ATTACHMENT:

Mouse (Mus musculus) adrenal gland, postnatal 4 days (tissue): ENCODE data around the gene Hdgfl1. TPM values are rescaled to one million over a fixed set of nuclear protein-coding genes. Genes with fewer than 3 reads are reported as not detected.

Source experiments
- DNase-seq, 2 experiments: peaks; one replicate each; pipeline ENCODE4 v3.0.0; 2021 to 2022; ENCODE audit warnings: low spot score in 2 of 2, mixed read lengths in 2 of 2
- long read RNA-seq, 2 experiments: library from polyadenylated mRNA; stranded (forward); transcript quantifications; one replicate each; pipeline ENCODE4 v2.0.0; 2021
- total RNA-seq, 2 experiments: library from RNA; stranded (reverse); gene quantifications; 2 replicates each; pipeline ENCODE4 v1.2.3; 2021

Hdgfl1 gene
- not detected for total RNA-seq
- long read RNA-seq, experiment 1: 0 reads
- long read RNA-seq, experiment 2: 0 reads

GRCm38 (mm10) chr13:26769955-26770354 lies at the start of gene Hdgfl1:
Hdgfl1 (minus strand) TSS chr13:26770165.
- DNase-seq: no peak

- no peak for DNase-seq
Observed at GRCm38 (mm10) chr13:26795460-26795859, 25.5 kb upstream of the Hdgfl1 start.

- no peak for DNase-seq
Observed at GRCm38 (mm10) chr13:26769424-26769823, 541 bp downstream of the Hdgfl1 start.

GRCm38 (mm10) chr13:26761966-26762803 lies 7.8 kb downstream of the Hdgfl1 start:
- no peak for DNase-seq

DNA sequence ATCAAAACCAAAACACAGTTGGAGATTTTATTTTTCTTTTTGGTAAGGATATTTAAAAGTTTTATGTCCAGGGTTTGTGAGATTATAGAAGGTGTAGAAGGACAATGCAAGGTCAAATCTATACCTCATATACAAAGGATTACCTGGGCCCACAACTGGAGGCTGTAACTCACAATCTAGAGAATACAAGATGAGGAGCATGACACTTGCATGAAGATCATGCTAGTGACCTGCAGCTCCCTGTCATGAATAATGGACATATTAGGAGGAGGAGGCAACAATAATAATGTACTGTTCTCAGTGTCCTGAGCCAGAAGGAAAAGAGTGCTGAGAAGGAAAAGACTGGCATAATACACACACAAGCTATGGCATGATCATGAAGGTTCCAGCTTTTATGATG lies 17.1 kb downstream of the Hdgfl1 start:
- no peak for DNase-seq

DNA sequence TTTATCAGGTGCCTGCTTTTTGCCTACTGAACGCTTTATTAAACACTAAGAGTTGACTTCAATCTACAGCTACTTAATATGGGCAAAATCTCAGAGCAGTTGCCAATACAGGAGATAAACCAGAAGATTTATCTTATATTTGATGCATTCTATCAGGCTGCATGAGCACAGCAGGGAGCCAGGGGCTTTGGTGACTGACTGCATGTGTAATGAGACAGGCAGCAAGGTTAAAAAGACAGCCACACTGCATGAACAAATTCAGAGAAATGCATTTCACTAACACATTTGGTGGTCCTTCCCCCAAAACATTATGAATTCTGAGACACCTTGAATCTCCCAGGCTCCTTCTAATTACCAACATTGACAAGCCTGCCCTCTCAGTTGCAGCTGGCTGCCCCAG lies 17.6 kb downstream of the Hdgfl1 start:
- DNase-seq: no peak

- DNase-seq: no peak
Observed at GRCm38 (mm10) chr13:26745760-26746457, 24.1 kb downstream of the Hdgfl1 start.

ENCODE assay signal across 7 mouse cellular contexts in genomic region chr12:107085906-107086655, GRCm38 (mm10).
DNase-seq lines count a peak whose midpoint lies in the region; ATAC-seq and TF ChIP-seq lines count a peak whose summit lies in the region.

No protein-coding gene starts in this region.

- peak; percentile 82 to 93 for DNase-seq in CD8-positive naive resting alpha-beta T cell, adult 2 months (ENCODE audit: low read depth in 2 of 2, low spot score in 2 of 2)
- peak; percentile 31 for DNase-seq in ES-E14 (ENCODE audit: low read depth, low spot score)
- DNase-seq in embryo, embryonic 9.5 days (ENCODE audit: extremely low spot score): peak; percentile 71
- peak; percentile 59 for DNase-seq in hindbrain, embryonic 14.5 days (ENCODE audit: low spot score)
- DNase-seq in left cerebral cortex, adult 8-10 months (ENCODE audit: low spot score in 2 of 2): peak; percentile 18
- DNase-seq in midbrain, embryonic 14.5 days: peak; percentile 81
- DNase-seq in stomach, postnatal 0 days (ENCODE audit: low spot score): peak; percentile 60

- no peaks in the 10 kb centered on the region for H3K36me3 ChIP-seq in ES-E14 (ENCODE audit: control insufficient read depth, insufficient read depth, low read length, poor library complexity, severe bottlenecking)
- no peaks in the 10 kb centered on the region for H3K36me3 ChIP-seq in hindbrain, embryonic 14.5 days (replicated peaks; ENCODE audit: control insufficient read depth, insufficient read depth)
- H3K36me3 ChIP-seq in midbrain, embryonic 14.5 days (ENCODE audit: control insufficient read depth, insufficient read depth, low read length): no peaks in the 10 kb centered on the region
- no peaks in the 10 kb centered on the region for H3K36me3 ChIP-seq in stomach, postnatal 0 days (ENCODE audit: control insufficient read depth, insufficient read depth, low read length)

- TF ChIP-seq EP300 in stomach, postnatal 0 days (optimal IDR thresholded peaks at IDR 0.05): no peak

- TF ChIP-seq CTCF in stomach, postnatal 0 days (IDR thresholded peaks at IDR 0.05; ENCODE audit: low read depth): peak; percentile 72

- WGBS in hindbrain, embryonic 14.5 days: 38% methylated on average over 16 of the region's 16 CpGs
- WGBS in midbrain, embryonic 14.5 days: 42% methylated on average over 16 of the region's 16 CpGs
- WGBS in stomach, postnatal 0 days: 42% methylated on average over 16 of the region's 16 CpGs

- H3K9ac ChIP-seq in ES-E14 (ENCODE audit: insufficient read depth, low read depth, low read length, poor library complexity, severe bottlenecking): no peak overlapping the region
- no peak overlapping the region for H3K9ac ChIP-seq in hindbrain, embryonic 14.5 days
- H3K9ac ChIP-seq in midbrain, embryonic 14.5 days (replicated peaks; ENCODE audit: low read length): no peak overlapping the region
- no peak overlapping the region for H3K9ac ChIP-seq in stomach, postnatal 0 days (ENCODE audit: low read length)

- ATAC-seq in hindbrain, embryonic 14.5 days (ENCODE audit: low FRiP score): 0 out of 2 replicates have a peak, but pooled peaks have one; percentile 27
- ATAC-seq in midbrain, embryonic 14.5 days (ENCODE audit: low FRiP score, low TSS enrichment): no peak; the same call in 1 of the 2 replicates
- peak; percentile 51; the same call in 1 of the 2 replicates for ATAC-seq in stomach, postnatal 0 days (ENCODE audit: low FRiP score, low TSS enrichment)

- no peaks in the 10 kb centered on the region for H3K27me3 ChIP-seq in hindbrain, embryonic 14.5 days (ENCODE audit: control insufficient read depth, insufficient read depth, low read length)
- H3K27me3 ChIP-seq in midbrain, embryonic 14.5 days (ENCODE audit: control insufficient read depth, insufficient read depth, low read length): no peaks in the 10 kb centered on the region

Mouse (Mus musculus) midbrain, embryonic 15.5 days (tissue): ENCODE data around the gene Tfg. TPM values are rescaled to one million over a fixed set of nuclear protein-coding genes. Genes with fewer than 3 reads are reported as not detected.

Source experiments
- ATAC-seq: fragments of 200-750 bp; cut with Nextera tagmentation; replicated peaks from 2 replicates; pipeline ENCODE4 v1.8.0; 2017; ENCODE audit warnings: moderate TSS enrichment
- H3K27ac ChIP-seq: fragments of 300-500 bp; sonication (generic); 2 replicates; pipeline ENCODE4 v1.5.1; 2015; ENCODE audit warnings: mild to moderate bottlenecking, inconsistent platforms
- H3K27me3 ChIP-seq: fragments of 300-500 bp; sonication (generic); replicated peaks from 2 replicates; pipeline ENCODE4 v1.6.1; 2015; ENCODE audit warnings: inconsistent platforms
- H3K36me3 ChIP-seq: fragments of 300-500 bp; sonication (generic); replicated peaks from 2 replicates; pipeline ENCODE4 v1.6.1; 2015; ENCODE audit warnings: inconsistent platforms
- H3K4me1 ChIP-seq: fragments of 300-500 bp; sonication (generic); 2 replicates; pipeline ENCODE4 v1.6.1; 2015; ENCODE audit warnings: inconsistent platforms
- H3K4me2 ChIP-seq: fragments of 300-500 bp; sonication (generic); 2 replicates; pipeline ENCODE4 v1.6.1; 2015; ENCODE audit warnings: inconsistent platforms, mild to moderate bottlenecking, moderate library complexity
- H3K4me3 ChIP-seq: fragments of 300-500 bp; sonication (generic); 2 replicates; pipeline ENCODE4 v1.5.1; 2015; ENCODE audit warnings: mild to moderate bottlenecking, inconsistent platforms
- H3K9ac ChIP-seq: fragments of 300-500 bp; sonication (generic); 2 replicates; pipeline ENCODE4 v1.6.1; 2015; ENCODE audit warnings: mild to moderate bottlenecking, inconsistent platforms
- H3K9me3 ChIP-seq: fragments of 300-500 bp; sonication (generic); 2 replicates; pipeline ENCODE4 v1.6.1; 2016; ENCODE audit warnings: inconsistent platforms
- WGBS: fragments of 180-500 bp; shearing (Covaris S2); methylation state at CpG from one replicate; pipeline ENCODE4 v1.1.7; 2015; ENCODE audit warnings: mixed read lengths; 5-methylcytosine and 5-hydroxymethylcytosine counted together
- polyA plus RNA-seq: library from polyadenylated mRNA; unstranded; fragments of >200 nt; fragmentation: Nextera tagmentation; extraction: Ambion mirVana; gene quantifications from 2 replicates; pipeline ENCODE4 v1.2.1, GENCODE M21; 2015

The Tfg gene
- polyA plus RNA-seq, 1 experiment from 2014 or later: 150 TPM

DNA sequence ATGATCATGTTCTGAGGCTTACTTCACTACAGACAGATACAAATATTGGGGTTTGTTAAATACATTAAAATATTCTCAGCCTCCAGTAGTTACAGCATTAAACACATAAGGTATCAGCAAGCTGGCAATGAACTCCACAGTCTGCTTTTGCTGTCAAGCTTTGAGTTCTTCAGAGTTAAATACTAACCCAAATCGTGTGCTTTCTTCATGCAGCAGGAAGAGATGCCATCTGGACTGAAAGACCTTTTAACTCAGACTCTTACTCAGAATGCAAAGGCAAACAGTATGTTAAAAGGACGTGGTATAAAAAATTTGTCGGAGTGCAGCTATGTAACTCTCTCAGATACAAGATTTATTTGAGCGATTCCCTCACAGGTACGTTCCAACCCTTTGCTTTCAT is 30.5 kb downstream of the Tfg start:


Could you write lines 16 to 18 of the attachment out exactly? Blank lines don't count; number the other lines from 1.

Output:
Observed at GRCm38 (mm10) chr13:26769424-26769823, 541 bp downstream of the Hdgfl1 start.

GRCm38 (mm10) chr13:26761966-26762803 lies 7.8 kb downstream of the Hdgfl1 start:
- no peak for DNase-seq